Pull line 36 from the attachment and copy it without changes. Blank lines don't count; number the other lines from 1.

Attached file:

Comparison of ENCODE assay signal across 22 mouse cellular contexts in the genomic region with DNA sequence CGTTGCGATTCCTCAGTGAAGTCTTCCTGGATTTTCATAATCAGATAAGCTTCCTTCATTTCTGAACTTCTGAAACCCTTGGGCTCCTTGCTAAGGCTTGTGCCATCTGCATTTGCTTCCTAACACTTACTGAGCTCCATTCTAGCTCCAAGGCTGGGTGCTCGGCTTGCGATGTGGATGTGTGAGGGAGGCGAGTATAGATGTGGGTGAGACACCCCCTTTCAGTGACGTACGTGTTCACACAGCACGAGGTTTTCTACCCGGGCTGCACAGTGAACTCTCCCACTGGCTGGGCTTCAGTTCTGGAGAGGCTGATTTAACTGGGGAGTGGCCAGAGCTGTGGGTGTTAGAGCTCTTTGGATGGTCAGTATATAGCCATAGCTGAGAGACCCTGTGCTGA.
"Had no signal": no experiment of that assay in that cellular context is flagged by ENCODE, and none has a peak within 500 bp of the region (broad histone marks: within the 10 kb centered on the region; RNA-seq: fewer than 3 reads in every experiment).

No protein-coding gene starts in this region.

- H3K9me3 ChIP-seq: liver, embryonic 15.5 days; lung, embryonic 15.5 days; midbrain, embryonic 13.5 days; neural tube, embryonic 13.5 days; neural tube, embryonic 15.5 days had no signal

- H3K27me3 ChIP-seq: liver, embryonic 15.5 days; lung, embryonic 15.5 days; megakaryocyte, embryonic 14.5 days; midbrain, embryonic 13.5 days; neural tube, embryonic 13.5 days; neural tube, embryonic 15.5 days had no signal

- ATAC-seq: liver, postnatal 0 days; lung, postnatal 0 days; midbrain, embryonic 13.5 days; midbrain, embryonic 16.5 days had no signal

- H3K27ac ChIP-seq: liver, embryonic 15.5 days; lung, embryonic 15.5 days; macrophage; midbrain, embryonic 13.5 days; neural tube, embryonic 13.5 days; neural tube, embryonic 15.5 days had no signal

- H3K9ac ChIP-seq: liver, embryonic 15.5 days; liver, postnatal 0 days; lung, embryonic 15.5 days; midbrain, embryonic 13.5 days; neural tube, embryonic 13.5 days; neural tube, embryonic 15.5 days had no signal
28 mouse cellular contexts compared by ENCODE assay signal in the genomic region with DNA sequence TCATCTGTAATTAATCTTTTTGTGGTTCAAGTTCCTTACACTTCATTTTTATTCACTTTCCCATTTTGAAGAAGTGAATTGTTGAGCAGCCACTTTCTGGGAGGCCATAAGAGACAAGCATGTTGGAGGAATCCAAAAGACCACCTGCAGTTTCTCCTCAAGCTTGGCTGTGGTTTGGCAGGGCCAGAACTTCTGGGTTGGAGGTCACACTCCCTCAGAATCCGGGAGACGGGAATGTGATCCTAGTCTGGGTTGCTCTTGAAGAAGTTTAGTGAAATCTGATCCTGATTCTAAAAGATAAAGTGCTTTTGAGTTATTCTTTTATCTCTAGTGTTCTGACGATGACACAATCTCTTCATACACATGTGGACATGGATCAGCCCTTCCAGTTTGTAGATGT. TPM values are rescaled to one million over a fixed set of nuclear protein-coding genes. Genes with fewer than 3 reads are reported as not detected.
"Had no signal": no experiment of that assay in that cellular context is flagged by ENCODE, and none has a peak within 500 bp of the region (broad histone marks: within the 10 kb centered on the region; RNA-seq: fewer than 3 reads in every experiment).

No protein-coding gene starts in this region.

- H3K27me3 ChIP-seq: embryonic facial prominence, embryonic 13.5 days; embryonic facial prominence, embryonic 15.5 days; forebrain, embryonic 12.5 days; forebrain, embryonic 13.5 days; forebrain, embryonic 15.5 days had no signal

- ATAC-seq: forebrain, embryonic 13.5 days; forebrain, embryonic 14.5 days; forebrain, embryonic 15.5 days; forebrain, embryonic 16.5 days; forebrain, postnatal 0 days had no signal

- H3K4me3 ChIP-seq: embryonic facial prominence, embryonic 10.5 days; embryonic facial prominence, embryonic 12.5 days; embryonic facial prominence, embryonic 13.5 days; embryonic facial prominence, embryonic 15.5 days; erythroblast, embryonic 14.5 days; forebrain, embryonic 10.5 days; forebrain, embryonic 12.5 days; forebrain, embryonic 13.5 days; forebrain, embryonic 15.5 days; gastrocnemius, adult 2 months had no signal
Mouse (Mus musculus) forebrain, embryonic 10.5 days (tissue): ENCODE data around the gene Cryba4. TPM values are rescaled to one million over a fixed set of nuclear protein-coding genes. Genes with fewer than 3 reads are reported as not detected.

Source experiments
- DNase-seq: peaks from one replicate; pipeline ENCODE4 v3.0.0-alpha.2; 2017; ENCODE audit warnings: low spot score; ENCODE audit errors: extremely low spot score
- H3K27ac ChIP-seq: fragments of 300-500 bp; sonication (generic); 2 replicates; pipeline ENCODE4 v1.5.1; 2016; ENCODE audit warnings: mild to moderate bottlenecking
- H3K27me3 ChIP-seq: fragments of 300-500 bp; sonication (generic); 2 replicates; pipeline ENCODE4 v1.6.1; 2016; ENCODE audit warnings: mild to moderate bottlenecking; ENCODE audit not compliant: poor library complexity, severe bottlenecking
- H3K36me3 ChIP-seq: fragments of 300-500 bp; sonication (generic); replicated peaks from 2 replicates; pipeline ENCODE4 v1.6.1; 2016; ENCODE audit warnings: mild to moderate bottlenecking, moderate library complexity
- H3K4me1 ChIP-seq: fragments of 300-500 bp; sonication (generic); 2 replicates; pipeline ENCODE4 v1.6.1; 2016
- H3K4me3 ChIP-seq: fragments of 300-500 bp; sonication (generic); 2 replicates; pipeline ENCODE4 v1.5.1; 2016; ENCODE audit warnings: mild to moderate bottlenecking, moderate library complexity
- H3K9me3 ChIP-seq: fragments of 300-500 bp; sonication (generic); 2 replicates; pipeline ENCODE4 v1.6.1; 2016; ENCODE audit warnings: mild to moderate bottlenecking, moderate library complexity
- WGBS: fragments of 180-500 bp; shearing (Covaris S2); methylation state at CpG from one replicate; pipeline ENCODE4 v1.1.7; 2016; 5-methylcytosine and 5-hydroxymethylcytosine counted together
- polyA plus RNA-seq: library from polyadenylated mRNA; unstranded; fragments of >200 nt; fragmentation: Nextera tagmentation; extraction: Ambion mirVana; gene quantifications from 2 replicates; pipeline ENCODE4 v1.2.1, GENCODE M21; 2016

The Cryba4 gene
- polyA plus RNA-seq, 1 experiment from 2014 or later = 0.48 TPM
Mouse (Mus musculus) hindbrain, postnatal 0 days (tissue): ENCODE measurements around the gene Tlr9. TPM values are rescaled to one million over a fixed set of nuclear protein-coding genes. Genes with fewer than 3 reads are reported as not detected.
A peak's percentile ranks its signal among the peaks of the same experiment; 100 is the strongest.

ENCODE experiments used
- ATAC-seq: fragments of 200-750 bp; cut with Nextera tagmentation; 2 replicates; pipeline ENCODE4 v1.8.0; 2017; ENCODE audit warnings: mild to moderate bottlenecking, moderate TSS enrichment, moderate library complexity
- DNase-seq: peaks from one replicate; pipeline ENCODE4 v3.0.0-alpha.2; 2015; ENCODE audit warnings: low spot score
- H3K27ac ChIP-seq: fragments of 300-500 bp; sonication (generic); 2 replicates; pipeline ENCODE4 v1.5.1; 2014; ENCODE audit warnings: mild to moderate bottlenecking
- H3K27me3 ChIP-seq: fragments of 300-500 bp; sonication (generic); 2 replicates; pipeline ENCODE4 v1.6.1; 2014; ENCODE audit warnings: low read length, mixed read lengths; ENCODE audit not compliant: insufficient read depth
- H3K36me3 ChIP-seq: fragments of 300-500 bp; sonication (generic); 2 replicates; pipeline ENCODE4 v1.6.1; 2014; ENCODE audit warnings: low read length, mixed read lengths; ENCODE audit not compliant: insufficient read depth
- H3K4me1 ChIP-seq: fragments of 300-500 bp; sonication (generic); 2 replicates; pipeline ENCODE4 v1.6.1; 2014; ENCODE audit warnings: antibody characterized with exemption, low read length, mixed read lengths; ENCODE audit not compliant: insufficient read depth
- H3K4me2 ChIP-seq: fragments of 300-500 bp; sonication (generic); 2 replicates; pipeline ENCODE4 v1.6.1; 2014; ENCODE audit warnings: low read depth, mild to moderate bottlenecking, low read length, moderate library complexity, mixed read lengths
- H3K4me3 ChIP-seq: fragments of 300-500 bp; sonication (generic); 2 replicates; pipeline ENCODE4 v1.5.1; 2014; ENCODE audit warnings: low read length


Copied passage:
- H3K4me1 ChIP-seq: fragments of 300-500 bp; sonication (generic); 2 replicates; pipeline ENCODE4 v1.6.1; 2014; ENCODE audit warnings: antibody characterized with exemption, low read length, mixed read lengths; ENCODE audit not compliant: insufficient read depth